The year 2020 will go down in history as a forgettable one for putting most travel and tourism businesses out of work due to the pandemic.
But experts in the industry are very optimistic that the next year will be better, more so due to the high demand of the various African products on offer in the form of abundant wildlife, hospitality, unique cultures and the accompanying friendly people.
The availability of a vaccine from the many discoveries being reported around the world will actually give a sigh of relief to the travel and tourism industry, amid travel media reports pointing to a positive future.
A travel industry player in Namibia was recently reported to be optimistic, particularly with visitors from international tourists from source including UK, Germany, Australia and Switzerland.
Many businesses closed around the continent such as in Kenya, where the global hotel brand Radisson Blu Nairobi Upper Hill (271 rooms for business or leisure travelers) operation has just temporarily halted operations.
Normally this this time of the festive period, hotels usually experience booming business and therefore this news was something unexpected, particularly looking at the fact that African domestic tourists have awoken to the reality of going on holiday.
But the fate suffered by Radisson Blu Nairobi Upper Hill can be understood if you consider that even at this moment, most industries cross the board are still reeling from the effects of the pandemic and hence there is very little money floating around even from among home grown tourists.
Radisson Blu is a gigantic name in the global hospitality industry. The closure of one of its Nairobi operations comes just a year after the hotel group opened its third operation, Radisson Blu Hotel & Residence, Nairobi Arboretum, in 2019 in Kenya, one of the continent’s most visited countries and gifted in terms of tourism attractions. The coming of the hotel to East Africa was good news for the general African hospitality sector. Africa is a market that is big enough to warrant the presence of top notch international hotel brands.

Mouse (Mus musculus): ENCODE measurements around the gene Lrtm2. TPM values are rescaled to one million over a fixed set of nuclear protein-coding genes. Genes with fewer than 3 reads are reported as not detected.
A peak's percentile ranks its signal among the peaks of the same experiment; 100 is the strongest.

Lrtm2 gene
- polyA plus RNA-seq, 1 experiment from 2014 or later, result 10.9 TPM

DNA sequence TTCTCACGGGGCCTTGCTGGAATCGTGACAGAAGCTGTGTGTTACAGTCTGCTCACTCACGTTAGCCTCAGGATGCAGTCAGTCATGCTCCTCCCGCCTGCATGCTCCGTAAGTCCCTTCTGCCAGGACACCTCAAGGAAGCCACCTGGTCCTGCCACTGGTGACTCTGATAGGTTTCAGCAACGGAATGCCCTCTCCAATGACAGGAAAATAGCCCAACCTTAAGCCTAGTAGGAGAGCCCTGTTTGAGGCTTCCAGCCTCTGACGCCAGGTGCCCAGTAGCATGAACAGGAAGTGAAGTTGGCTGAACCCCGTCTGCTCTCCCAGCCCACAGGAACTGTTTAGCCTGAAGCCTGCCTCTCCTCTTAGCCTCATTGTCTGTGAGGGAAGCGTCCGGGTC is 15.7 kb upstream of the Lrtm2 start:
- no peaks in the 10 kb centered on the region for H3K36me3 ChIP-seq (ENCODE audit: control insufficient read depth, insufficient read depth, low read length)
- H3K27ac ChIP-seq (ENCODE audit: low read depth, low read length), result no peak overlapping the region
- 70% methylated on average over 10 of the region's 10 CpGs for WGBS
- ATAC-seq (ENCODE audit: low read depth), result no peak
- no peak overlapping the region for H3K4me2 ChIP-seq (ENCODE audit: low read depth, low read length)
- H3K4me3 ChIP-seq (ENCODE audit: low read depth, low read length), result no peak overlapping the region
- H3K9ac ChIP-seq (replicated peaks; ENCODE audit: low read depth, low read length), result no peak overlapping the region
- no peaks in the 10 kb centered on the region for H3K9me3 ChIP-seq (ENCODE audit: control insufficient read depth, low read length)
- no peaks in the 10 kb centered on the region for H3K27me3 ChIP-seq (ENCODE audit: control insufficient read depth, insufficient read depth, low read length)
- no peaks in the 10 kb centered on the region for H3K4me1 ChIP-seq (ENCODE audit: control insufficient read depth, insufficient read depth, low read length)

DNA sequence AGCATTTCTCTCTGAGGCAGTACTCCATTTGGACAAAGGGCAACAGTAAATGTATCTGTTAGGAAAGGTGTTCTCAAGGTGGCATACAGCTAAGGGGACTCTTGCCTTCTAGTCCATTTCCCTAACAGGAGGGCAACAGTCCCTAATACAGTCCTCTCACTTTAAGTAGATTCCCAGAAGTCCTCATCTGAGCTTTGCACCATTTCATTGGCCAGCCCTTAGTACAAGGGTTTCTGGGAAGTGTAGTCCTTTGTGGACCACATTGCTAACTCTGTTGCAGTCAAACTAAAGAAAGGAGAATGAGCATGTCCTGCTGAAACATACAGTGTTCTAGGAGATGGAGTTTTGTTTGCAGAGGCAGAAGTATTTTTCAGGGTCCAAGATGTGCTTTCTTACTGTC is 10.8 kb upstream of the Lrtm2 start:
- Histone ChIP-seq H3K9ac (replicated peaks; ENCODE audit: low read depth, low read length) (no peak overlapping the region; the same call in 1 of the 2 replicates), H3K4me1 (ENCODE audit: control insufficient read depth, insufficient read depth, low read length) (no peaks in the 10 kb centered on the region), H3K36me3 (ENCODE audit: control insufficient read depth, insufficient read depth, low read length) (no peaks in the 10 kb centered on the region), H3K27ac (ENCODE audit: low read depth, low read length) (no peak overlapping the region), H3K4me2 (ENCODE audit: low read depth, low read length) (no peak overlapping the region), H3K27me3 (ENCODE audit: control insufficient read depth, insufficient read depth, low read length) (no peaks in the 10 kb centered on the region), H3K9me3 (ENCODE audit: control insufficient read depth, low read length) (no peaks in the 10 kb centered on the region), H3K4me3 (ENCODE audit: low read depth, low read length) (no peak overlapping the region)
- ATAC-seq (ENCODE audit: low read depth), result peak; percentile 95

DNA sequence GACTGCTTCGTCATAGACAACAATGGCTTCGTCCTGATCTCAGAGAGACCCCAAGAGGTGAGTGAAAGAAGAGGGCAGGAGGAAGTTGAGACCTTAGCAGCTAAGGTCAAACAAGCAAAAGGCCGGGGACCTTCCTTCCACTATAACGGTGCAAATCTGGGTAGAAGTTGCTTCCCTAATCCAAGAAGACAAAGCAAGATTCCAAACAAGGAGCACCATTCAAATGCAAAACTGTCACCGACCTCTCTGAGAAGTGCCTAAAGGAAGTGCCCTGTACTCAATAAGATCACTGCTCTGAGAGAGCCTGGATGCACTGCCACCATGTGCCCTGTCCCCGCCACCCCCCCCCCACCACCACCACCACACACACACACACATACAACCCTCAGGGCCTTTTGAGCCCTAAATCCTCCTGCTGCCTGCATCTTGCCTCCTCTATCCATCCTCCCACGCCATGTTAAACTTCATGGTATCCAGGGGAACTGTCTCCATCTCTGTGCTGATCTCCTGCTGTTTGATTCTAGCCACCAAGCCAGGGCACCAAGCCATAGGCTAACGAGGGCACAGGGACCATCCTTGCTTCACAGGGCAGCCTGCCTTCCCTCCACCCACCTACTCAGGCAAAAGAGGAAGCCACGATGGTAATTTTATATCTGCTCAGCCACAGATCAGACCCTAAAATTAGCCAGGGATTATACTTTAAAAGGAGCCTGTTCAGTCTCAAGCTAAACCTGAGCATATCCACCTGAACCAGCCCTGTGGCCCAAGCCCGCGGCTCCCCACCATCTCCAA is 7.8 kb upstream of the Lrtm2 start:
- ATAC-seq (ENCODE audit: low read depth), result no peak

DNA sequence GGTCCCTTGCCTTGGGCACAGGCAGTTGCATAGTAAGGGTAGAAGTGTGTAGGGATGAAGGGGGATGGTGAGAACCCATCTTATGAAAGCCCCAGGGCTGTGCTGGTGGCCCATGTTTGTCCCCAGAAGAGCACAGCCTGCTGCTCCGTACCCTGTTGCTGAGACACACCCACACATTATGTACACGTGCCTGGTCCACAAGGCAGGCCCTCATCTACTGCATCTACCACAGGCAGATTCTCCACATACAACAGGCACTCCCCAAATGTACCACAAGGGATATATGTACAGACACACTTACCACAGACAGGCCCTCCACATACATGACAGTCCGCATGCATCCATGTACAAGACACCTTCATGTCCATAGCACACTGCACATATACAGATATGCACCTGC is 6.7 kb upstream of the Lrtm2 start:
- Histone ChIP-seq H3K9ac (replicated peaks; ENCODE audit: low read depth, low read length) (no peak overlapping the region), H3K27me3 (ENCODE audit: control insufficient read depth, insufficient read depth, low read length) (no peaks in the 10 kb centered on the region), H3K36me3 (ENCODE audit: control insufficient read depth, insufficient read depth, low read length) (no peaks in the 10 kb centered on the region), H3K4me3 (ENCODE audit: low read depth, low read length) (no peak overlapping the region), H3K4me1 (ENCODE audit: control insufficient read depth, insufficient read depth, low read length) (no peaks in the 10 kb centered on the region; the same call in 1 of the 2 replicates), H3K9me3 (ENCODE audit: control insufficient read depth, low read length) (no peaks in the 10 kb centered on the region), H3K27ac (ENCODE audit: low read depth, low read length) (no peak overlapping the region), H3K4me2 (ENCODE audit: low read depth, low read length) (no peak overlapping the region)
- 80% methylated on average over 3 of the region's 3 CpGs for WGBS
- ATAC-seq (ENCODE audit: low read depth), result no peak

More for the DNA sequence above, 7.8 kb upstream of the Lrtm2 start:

The Radisson Blu Hotel & Residence, Nairobi Arboretum, the Group’s third hotel in Kenya is located in the heart of Nairobi, overlooking the Arboretum park and adjacent to the State House within the affluent Kilimani district of the city.
Tim Cordon, Senior Area Vice President, Middle East & Africa, Radisson Hotel Group, had said at the time of the hotel’s opening: “We are thrilled to open the doors of our third hotel and first extended stay product in Nairobi. Nairobi is the economic powerhouse of East Africa and is large enough to offer multiple Radisson Hotel Group hotels, including residences. Adding our third hotel in Nairobi is in line with our strategy of adding depth to our focus countries with multiple properties and multiple product offerings. The residence is the first internationally branded extended stay product in the city and complements our other properties in Nairobi; Radisson Blu Hotel, Nairobi Upperhill and Park Inn by Radisson Nairobi Westlands.”
The Radisson Blu Nairobi Upper Hill’s closure was not the only one to take place in 2020 due to the pandemic. Earlier in the year, two other hotels, The Norfolk and Fairmont Mara Safari Club owned by the Fairmont Hotels and Resorts made a similar decision.
In South Africa, SAA continues to be in the news for the wrong reasons, including a protracted business rescue, a bailout that was successful in the end and the issue of its pilots, all weighing on the name of one of the leading airlines on the continent and one hopes that very soon it will begin to experience good publicity for the good of the travel and tourism of the entire continent.
In 2020 most passenger airlines had to re-strategize to focus on cargo shipments to survive. And that option must have been a boon for many, looking the fact that there was a huge market all-round Africa since every country. The need to transport Covid 19 protective equipment provided a new and sustainable lease of life for most of the operators.
Another South African airline SA Express also faced turbulence that saw staff going for months without pay among other non-operational issues.
Hopes are high that despite the turbulence and tears experienced by the African travel and industry in 2020, partly due to the pandemic and other dynamics, thing will be better in the new year, as already alluded earlier by the Namibian operator.
Source: Nomad Africa Magazine